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Industry Service Award: Ed Norman, FCSI

Ed Norman, FCSI
President
MVP Services Group
Dubuque, Iowa

Years in Industry: 49
Affiliations:
FCSI
Awards
: 2012 NAFEM Award of Merit; 2012 MAFSI Award of Merit; FE&S Project of the Month-Kendall College, April, 2011; 2011 NAFEM Honorary Doctorate of Foodservice; 2001 FCSI Service Award
Charitable Causes:
Member, Knights of Columbus; Chicago Food Pantry; United Neighborhood Organization-Chicago

Ed Norman got his first job at age 13 (back when child labor laws weren’t quite so strict) as a busboy at a Holiday Inn. In fact, except for a brief 18-month stint in the computer industry, he’s made his living in foodservice ever since that first job. He worked his way through school in restaurants and obtained an associate degree in foodservice management from Iowa State University. After graduating, he held a variety of restaurant management and distribution sales jobs.

But it wasn’t until he became a foodservice consultant at age 45 that he realized his true passion in life.

 “I knew at age 25 that I wanted to do this,” he says, “and I even did some management advisory consulting in the late 1970s. But a professor friend of mine said the only way to make it work for me was to combine the consulting with design.”

Norman had always had an interest in and facility for mechanical drawing and design, and his time in the computer industry had given him an education in CAD software. So, 20 years after being bitten by the consulting bug, and with kids either in or about to go to college, Norman started his own business. 

He joined the Foodservice Consultants Society Int’l. (FCSI) almost immediately, and attended his first conference in 1998 with the goal of meeting as many well-known players in the business as he could in just a few days.

“I wanted to get involved and become active in the group to get an education,” he says. “So many members join so they can hang a certificate on their wall. They don’t get involved, but there’s so much they can learn that will elevate their business and help them excel. As a rookie, I joined to learn as much as I could from old-timers, but also to give back to an industry that had supported me all these years.” 

Norman had yet another reason to volunteer. Soon after joining the organization, he heard a manufacturers’ rep say that the FCSI consultant was a dying breed. “It motivated me to get involved and find out why,” he says.

He served on FCSI’s membership committee in his first year, which helped him gain a better understanding of both FCSI and the role of a consultant. He’s been an active member of FCSI since, and last year served as chair of The Americas Division. Starting Jan. 1, he took over the reins of FCSI Worldwide as president. (FER’s Industry Service Award winner in the consultant category is chosen with the help of FCSI-The Americas.)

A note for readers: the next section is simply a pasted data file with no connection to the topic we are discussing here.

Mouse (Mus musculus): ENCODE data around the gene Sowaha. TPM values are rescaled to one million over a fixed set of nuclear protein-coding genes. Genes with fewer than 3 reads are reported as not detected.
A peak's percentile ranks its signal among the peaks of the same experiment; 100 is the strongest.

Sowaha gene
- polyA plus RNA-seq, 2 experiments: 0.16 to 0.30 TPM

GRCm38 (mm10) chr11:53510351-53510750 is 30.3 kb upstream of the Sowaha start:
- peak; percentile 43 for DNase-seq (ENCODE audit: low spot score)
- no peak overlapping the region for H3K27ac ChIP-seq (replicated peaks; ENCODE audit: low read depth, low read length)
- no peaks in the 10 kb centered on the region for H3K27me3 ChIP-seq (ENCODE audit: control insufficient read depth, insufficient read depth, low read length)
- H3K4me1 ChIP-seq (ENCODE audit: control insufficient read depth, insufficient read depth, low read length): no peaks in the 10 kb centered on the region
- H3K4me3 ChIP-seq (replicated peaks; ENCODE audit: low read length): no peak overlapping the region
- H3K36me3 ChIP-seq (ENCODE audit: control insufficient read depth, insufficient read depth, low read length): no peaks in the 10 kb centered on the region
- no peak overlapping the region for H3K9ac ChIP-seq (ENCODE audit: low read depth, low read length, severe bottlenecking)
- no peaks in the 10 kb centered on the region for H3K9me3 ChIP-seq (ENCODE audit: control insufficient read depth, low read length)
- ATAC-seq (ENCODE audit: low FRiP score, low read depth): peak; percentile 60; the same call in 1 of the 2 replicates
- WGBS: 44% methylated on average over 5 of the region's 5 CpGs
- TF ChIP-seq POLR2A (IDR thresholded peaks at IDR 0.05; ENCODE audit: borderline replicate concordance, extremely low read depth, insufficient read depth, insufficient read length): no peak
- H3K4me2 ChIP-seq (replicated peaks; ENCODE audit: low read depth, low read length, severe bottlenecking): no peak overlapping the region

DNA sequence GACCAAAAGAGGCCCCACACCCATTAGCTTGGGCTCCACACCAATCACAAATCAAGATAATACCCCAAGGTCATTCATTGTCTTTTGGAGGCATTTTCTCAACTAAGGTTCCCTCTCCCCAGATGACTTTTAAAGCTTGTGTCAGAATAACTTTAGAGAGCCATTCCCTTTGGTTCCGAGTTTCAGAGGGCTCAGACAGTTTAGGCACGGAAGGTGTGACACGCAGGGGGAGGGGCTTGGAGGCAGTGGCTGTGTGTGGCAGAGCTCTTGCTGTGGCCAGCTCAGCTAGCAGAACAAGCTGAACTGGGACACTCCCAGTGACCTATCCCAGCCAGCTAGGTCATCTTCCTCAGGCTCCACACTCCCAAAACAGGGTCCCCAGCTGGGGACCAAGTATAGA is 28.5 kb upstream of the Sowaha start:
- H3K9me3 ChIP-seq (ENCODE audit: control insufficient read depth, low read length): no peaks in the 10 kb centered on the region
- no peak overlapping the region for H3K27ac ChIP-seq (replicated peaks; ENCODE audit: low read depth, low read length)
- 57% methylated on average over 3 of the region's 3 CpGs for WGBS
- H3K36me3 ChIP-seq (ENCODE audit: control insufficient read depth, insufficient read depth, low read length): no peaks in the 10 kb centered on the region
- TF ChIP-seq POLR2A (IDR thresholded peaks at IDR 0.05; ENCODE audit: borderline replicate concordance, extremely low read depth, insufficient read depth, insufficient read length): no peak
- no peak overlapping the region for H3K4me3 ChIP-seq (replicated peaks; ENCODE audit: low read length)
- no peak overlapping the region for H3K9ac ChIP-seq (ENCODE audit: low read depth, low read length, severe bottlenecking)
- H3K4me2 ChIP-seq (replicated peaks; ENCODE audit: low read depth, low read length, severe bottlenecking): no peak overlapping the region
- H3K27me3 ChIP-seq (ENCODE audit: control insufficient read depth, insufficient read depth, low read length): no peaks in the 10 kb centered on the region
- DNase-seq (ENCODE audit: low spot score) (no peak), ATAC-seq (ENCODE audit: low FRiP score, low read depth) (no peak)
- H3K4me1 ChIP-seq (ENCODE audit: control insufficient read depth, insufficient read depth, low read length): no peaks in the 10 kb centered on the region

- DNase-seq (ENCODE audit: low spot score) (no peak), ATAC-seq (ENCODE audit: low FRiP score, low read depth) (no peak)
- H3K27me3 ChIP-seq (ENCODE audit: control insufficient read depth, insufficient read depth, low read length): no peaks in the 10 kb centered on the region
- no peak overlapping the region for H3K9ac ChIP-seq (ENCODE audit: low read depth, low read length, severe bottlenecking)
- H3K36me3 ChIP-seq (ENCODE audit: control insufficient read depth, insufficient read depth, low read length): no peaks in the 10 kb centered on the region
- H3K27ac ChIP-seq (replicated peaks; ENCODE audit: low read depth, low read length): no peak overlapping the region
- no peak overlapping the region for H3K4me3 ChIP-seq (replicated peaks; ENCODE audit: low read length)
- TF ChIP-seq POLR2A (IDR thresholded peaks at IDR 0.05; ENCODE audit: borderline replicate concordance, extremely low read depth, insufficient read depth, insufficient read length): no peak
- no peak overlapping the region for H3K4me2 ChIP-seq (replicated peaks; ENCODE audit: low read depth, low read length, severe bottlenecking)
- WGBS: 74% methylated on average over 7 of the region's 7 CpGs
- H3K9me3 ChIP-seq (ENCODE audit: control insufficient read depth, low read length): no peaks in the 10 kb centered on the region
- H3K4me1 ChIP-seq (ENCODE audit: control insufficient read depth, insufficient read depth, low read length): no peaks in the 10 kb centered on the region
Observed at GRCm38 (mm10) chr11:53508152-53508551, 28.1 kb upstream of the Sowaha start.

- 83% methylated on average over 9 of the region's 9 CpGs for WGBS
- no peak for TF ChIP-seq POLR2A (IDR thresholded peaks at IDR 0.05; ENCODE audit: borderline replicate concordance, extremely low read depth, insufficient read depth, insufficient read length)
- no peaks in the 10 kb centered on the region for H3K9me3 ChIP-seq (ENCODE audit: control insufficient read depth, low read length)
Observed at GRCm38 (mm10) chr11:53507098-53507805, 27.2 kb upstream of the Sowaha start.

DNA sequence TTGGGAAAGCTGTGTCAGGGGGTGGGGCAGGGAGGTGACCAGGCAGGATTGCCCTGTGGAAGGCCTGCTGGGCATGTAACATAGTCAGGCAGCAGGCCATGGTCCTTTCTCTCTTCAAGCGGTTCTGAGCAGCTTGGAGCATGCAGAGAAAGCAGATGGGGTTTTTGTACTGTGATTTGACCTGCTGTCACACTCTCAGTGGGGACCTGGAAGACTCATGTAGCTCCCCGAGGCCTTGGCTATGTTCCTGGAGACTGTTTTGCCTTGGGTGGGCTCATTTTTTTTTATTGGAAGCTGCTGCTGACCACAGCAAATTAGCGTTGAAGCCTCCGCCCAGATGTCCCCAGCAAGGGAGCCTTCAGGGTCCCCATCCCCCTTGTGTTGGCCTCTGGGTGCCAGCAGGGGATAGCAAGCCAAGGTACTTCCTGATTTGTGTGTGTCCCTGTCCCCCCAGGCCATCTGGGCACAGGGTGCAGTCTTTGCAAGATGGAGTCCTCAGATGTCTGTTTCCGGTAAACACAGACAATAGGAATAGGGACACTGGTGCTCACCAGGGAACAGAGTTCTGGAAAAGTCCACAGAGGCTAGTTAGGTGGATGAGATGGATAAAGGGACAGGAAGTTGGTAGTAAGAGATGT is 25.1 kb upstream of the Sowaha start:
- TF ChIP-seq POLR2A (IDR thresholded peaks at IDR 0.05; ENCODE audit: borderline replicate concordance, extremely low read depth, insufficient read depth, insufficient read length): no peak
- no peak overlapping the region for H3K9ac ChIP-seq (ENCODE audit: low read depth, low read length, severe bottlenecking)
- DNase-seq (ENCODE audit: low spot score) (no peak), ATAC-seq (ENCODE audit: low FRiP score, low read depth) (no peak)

As a consultant, Norman appreciates the ability and opportunity to work with all sorts of people on a wide variety of projects and facilities. He particularly enjoys creating the initial layout for clients, and incorporating technology that enables them to improve their efficiency and sustainability. Most rewarding, he says, is working with people and providing them the best possible solutions within their budgets.

As an FCSI member, Norman says he’s gotten as much from the organization as he’s given back. “Personally, I’ve met many wonderful people around the world. It’s helped me build a professional network of friends and peers that I otherwise would never have met. Professionally, it’s helped me see the world differently, from many different perspectives that most people don’t have the chance to see or experience.” 

Norman has personally mentored a number of people, including a student intern a few years ago, his son Eric.

“Eric approached me when he was in high school,” Norman says. “He decided early on that he wanted to follow in my footsteps and enter the consulting profession. He’s become a real professional over the past 12 years.” (Eric Norman will receive the 2013 FER Young Lion Award in the consultant category in February.)

But the bulk of Norman’s focus and time has been on FCSI, how to improve the organization and what its members can bring to the industry. 

“My goal now is to fashion FCSI for the future,” he says. “The organization took its eye off the ball for a few years, but we’ve changed all that. The Americas is now very strong and is starting to really create interest and value in the FCSI brand. As a global member, and in my new role, I hope to kick off a few projects that I see need to be done and educate people who will carry the torch for future generations. We truly can be leaders in the industry.”

Norman is well prepared for his new role within FCSI. Not only has he spent the last decade learning the organization inside and out, this past year he’s been part of a number of meetings to find out what FCSI members really want from their association. And speaking engagements at the French Consulate in Chicago and lectures in Moscow have expanded his international knowledge and experience.

Norman is modest about his accomplishments, and says if he’s remembered for anything he hopes it’s for being a promoter of positive change.

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